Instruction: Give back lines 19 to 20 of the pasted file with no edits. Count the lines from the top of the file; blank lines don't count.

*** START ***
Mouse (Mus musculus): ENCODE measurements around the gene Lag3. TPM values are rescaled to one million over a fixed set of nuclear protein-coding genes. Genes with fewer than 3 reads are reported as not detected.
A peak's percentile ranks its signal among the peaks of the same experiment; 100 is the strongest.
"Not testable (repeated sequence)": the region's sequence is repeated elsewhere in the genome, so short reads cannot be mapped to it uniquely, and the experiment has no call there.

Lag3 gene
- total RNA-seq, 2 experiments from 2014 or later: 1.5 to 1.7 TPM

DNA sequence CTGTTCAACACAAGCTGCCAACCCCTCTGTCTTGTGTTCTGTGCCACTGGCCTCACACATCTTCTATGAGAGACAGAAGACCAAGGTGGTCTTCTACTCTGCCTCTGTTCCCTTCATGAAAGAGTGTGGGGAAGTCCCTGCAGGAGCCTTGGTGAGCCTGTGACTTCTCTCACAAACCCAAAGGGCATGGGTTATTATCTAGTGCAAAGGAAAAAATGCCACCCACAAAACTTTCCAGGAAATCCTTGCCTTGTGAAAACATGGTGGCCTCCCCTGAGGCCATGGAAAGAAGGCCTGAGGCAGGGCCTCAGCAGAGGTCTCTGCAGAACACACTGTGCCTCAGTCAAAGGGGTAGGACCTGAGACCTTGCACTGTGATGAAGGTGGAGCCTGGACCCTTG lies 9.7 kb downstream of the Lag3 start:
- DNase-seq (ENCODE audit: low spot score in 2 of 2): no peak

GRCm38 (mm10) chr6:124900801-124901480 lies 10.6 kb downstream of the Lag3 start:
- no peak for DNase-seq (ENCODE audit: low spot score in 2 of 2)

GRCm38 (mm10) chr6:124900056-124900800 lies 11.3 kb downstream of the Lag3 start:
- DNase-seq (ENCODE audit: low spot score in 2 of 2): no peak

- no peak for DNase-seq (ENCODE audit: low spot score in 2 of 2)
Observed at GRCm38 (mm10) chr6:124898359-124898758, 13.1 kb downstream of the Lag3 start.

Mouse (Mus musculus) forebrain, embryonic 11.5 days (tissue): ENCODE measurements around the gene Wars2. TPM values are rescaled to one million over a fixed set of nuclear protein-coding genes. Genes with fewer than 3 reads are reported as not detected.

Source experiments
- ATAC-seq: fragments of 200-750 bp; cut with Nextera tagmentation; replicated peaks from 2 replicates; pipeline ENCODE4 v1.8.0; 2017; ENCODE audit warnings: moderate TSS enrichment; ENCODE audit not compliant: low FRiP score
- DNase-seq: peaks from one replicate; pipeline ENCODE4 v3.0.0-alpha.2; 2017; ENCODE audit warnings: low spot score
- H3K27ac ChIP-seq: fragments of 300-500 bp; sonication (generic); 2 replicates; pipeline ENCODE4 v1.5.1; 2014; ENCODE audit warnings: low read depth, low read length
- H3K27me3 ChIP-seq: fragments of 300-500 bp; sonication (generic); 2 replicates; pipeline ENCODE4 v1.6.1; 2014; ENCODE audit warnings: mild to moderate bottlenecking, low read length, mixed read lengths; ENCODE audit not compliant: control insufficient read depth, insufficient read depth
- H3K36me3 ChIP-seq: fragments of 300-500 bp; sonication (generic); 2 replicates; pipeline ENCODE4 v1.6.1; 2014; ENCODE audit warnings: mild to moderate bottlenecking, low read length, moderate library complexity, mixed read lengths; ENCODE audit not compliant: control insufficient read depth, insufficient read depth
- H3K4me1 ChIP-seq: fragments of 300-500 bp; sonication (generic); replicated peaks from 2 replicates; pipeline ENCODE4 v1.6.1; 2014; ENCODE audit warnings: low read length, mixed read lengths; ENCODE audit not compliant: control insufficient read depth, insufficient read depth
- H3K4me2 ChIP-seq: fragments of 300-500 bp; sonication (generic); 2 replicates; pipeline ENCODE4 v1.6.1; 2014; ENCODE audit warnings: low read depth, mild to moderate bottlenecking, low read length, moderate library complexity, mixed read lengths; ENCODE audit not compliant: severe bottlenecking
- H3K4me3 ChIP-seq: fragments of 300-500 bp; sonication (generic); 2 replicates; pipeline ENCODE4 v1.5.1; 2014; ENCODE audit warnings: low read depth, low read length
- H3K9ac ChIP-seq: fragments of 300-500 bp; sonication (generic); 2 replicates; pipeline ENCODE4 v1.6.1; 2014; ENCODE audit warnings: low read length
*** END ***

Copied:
- H3K27me3 ChIP-seq: fragments of 300-500 bp; sonication (generic); 2 replicates; pipeline ENCODE4 v1.6.1; 2014; ENCODE audit warnings: mild to moderate bottlenecking, low read length, mixed read lengths; ENCODE audit not compliant: control insufficient read depth, insufficient read depth
- H3K36me3 ChIP-seq: fragments of 300-500 bp; sonication (generic); 2 replicates; pipeline ENCODE4 v1.6.1; 2014; ENCODE audit warnings: mild to moderate bottlenecking, low read length, moderate library complexity, mixed read lengths; ENCODE audit not compliant: control insufficient read depth, insufficient read depth